Making SH*t Up in PR releases Will Bite You
Here’s a great anecdote from a very experienced Costco broker that is instructive for all fast-growing founders tempted to exaggerate their performance in PR:
“I have lost count of brands bragging about their Costco numbers when they are on podcasts or on LinkedIn. Then I work my back channels and find out the numbers, and so often it’s all hot air.”
It amazes me how many founders, investors, and even serial entrepreneurs get on PR platforms like Bevnet, New Hope, or even the more mainstream trade media and basically beat their chests with non-quantitative statements and hyperbole.
Unfortunately, the average reader may take it at face value, but the smartest folks have access to data that will expose the BS, including outright falsehoods.
“We’re doing great at Target since launch” is an example of phrasing that says nothing empirical but implies a strong topline performance (i.e., growth since launch).
Just because you didn’t quantify “great” doesn’t mean you’re not lying when your $ velocities have collapsed since the first quarter of your launch. All you REALLY did was do a ‘great’ job of selling in a bunch of pallets to Target.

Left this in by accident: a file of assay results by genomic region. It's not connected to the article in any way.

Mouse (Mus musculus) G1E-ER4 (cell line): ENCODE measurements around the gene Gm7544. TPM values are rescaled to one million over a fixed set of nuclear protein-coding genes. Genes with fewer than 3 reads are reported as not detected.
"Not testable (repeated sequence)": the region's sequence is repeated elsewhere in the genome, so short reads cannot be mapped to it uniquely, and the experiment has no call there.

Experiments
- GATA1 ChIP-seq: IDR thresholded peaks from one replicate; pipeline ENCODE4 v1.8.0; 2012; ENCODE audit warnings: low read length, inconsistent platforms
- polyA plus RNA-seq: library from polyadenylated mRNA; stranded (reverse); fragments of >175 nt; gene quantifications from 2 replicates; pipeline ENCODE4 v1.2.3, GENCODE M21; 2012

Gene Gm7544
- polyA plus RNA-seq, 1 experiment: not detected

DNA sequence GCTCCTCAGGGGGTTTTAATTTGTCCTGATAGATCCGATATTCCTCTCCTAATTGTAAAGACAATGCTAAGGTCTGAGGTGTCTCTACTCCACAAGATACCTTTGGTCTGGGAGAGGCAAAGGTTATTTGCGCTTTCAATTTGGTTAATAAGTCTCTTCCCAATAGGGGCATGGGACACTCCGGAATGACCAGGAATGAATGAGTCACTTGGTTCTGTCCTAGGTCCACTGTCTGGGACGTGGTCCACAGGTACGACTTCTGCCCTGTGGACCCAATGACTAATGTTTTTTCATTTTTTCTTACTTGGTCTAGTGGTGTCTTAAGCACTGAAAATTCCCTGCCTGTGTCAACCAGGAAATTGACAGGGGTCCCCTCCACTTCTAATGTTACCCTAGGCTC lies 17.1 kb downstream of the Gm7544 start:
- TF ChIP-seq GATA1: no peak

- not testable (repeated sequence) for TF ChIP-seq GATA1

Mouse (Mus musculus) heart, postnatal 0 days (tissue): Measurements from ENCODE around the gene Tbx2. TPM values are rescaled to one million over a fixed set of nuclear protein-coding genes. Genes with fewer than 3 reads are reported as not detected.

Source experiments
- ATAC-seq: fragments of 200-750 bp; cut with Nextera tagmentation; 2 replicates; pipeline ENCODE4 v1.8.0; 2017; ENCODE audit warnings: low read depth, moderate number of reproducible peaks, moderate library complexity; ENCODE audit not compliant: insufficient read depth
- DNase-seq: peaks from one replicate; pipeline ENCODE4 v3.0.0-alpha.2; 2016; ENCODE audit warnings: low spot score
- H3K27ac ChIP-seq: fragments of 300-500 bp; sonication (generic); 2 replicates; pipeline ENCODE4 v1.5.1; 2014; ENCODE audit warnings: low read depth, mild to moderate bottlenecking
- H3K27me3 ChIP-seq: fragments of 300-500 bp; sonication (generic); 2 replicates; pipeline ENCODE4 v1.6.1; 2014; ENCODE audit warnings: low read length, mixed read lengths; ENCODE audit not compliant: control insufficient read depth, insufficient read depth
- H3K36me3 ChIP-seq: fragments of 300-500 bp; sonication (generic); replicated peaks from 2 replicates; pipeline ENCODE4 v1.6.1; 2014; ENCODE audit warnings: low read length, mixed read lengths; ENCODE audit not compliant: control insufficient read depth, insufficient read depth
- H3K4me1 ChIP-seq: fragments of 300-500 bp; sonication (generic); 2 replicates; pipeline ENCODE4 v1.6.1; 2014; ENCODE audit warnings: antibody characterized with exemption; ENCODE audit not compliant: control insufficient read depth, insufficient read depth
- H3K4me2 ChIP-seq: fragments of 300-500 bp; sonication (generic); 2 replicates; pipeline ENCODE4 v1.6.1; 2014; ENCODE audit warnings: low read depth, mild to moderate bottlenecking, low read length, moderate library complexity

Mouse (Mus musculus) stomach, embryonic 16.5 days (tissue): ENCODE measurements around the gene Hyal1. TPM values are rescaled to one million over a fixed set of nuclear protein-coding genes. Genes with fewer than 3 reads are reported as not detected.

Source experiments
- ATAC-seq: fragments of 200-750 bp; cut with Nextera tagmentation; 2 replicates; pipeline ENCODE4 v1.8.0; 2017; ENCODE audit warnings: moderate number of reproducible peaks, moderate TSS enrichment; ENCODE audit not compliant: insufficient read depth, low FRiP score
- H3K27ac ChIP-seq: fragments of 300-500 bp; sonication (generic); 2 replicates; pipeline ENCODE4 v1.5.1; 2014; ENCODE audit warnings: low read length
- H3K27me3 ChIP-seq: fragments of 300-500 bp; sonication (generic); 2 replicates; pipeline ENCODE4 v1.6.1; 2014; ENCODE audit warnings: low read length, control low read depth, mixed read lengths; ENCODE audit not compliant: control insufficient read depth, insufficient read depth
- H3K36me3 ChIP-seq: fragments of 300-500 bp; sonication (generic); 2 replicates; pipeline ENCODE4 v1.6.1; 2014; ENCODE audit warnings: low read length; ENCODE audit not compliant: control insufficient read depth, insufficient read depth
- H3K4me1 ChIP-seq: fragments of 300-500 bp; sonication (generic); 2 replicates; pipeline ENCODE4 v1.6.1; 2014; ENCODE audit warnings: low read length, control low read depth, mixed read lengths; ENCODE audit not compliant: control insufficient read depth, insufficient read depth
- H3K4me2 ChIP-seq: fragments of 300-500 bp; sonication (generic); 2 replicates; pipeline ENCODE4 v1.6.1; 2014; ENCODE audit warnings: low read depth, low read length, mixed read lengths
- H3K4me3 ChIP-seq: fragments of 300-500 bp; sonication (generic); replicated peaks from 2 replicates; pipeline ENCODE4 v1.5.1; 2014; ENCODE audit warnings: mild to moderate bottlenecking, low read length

And investors, brokers, and others will find out. Then, what are they to make of your team when you show up to ask for favors? Not much.
Run-rate exaggerations are notorious in CPG PR, amenable to all manner of just plain fantasy and puffery. But, the reader at least isn’t being duped when you tag your # with run-rate.
Please, please, stop the chest-beating in PR. It accomplishes very little in the end aside from attention getting. And if you got the attention on the basis of misrepresenting your performance, any stakeholder who matters in the near term is going to figure it out.
Be humble. Work harder than the competition. Network quietly with stakeholders. Pitch w/humility and outperform. These are the companies who win long-term. Anyone who’s been in the early-stage CPG world for more than five years knows this.